Thursday, October 21, 2010

Water scarcity risk in the US municipal bond market

Electric Power News Today: Growing water scarcity in many parts of the United States is a 'hidden risk" for investors who buy the water and electric utility bonds that finance much of the U.S.'s vast public water infrastructure, according to a new report that will be released at 11 a.m. EDT/4 p.m. GMT Thursday (October 21, 2010) on a live-phone based news conference.

Of interest to all bond investors, the report is a first-time look at why investors should be treating water scarcity as a growing credit risk in water and electric utility bonds – and how these risks are currently being ignored by credit rating agencies rating municipal bonds.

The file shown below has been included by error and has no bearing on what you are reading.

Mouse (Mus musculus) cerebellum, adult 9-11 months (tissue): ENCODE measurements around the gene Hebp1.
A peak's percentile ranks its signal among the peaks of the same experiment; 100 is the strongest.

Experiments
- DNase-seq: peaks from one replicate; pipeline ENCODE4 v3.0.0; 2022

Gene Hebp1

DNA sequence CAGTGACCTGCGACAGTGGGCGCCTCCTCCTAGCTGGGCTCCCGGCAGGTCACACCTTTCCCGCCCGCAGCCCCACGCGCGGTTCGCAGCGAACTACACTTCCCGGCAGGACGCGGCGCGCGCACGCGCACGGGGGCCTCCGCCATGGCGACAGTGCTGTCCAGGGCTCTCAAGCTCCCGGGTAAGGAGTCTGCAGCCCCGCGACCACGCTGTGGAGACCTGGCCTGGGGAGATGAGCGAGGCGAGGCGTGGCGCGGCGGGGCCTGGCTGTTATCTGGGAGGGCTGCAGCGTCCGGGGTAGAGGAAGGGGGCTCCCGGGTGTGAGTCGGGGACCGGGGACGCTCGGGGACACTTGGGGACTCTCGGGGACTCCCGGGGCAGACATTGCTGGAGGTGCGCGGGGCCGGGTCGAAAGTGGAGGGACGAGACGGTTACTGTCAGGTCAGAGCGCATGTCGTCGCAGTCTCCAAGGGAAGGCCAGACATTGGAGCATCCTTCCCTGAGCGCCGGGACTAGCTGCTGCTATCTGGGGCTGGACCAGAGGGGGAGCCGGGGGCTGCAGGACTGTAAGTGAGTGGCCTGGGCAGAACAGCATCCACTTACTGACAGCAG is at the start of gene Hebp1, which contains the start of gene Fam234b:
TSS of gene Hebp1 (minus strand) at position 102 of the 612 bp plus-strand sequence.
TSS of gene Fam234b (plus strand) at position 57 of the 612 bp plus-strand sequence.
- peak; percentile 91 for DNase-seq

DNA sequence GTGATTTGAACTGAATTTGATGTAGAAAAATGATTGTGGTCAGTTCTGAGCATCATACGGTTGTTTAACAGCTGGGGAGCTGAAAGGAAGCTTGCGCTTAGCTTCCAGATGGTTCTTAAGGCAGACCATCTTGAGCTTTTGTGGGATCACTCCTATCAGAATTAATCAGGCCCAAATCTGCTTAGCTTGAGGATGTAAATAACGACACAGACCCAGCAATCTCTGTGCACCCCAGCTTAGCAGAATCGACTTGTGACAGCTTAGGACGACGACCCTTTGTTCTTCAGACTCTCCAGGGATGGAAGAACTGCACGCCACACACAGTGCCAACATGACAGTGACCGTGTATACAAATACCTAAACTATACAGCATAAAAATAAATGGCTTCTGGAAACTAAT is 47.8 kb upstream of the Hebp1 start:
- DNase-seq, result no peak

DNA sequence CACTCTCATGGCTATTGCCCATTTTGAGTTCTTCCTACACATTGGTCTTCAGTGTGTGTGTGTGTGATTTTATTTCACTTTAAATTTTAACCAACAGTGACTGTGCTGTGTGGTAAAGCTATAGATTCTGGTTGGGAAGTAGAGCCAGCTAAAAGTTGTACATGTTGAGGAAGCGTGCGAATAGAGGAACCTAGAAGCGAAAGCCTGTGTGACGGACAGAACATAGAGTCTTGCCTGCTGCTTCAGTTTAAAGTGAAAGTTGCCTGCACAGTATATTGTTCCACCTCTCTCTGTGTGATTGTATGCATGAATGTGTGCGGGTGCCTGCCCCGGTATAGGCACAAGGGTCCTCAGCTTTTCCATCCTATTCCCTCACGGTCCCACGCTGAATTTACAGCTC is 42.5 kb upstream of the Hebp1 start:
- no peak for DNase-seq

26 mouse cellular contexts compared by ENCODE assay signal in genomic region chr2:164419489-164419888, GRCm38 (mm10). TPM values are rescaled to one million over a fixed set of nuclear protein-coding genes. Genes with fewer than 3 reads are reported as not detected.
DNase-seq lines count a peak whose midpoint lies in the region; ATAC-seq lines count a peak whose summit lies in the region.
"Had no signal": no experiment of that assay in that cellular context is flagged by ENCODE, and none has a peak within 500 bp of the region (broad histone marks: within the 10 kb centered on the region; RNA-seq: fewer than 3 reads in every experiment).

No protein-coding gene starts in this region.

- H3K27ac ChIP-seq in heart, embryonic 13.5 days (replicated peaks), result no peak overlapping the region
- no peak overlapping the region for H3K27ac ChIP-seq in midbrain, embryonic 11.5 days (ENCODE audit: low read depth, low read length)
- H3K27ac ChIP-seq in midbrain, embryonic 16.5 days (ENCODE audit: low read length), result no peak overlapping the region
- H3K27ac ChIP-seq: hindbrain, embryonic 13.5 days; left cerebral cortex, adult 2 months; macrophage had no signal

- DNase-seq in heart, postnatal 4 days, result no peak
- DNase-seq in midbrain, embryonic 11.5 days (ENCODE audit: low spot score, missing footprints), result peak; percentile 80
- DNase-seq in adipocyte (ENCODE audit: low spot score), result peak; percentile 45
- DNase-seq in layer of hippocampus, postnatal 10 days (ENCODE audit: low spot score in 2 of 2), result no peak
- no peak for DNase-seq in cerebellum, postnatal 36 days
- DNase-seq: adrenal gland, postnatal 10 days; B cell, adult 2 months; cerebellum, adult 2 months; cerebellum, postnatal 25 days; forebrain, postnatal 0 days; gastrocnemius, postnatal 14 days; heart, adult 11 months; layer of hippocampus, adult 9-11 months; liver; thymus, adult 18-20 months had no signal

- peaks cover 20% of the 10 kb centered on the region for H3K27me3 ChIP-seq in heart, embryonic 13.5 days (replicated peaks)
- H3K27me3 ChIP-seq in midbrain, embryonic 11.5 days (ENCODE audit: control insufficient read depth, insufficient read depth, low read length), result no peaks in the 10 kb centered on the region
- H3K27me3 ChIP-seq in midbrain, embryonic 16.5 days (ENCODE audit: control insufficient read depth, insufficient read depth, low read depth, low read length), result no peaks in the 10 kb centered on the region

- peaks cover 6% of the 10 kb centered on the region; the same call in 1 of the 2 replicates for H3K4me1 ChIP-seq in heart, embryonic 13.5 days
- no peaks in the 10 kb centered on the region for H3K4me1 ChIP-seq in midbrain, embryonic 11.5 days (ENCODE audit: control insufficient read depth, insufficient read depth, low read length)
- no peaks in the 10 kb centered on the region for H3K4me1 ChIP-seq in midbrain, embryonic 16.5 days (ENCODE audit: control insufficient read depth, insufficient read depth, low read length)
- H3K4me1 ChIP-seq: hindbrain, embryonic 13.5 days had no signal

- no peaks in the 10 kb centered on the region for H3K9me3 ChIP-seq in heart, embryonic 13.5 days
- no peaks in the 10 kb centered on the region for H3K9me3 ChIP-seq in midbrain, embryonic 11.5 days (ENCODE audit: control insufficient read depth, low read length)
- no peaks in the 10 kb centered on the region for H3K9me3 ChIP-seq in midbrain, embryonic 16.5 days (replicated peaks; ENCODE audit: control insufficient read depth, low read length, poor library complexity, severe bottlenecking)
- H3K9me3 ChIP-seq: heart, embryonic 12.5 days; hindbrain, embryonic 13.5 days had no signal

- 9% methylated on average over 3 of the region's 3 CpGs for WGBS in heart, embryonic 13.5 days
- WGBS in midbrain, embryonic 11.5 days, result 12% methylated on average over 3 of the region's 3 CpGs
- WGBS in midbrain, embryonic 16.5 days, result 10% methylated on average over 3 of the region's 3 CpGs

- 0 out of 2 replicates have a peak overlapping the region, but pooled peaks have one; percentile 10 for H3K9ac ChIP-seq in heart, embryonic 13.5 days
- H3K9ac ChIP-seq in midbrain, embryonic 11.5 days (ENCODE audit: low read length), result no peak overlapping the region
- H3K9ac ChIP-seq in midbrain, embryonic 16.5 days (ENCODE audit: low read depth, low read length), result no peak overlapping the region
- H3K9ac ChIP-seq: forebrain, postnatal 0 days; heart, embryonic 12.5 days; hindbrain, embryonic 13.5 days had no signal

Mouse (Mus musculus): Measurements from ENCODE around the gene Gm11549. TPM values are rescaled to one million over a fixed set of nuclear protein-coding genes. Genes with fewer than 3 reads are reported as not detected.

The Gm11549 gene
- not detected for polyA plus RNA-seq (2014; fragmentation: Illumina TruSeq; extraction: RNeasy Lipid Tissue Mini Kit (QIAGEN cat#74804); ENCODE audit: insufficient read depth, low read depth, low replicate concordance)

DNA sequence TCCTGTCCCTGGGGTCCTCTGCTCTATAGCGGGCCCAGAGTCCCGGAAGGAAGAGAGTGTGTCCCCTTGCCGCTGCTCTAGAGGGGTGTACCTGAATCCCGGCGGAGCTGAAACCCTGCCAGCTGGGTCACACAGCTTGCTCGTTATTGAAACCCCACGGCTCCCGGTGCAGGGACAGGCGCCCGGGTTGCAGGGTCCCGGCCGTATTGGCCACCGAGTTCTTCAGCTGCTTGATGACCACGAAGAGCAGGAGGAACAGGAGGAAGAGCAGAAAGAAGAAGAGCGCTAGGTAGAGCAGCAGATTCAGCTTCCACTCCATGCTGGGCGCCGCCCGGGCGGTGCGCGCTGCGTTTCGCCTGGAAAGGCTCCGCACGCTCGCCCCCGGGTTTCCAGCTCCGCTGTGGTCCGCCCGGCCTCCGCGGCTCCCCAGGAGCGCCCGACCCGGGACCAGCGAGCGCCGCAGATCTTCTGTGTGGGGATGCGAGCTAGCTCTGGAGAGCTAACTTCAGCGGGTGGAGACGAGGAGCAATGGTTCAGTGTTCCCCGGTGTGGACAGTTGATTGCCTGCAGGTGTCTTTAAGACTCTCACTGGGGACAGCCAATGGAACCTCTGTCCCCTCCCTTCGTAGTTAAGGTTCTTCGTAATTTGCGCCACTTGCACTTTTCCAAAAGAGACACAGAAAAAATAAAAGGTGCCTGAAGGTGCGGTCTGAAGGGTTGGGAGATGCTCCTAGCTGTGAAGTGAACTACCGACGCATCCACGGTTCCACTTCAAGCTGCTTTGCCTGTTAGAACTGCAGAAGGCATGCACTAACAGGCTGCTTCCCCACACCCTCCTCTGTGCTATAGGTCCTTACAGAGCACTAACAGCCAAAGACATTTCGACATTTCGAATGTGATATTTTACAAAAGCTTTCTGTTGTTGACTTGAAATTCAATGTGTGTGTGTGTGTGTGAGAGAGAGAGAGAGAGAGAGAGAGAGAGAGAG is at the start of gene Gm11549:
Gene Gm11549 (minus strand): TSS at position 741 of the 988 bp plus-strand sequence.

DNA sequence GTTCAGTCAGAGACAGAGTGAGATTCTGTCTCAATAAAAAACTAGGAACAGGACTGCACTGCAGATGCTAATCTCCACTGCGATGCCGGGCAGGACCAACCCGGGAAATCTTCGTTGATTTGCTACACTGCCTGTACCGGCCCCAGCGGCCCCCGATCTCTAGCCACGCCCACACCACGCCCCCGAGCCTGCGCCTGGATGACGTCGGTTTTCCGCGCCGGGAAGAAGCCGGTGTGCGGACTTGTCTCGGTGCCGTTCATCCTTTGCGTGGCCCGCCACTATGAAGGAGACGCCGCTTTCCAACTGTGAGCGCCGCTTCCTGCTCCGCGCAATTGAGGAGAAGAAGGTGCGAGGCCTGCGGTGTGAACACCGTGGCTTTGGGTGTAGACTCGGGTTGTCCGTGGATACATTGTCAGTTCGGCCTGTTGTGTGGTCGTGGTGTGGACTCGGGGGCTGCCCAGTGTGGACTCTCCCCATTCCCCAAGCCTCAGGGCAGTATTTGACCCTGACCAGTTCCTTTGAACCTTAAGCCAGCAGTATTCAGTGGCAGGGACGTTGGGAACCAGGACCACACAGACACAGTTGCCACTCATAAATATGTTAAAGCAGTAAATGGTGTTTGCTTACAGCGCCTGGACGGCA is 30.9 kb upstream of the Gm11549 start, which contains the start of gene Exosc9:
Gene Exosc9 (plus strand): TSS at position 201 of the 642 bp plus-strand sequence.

The report includes a quantitative model developed by PwC to assess both water and electric utility water risk exposure by comparing their available supplies with projected water demand up to 2030, using stress scenarios that incorporate climate change impacts, regional water conflicts and other potential external risks on water supplies.

The report examines water scarcity risks for specific water utilities in water-stressed regions: Los Angeles, Phoenix, Glendale (AZ), Atlanta and Dallas/Forth Worth. The report also focuses on water scarcity risks for municipally owned electric power utilities, including public utilities serving Los Angeles and southern Alabama/northwest Florida…

A tenantless farm in the Texas Panhandle, 1938

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